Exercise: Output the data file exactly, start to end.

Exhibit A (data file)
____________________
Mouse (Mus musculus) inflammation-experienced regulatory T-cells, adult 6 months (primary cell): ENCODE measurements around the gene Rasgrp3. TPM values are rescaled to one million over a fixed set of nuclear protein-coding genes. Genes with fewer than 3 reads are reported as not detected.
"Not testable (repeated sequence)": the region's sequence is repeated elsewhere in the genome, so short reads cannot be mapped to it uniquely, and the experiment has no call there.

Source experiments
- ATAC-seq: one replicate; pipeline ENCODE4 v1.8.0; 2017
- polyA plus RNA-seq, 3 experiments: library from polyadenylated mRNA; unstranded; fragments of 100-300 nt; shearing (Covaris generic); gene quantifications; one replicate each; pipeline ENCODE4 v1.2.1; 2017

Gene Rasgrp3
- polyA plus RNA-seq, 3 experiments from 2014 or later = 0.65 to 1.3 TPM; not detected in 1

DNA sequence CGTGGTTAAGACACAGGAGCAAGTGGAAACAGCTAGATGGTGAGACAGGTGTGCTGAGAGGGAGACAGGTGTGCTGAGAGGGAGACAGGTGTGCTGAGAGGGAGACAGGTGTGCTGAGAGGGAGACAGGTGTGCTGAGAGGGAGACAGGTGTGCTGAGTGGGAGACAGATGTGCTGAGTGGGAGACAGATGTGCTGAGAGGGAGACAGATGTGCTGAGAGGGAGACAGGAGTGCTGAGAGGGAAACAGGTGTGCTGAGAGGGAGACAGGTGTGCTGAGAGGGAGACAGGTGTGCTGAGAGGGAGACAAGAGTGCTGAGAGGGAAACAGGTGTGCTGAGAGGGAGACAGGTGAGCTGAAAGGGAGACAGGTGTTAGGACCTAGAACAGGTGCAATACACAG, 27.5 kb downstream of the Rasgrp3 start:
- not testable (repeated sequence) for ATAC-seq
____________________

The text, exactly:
Mouse (Mus musculus) inflammation-experienced regulatory T-cells, adult 6 months (primary cell): ENCODE measurements around the gene Rasgrp3. TPM values are rescaled to one million over a fixed set of nuclear protein-coding genes. Genes with fewer than 3 reads are reported as not detected.
"Not testable (repeated sequence)": the region's sequence is repeated elsewhere in the genome, so short reads cannot be mapped to it uniquely, and the experiment has no call there.

Source experiments
- ATAC-seq: one replicate; pipeline ENCODE4 v1.8.0; 2017
- polyA plus RNA-seq, 3 experiments: library from polyadenylated mRNA; unstranded; fragments of 100-300 nt; shearing (Covaris generic); gene quantifications; one replicate each; pipeline ENCODE4 v1.2.1; 2017

Gene Rasgrp3
- polyA plus RNA-seq, 3 experiments from 2014 or later = 0.65 to 1.3 TPM; not detected in 1

DNA sequence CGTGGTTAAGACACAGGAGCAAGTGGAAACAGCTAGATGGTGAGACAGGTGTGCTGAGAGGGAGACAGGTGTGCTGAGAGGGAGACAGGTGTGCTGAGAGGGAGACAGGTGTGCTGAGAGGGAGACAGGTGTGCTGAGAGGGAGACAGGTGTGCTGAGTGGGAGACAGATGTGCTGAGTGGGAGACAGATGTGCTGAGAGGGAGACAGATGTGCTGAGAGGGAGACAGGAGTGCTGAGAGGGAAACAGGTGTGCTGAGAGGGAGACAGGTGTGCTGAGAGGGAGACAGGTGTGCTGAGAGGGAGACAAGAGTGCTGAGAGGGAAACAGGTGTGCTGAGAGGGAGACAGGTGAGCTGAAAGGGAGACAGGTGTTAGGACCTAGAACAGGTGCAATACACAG, 27.5 kb downstream of the Rasgrp3 start:
- not testable (repeated sequence) for ATAC-seq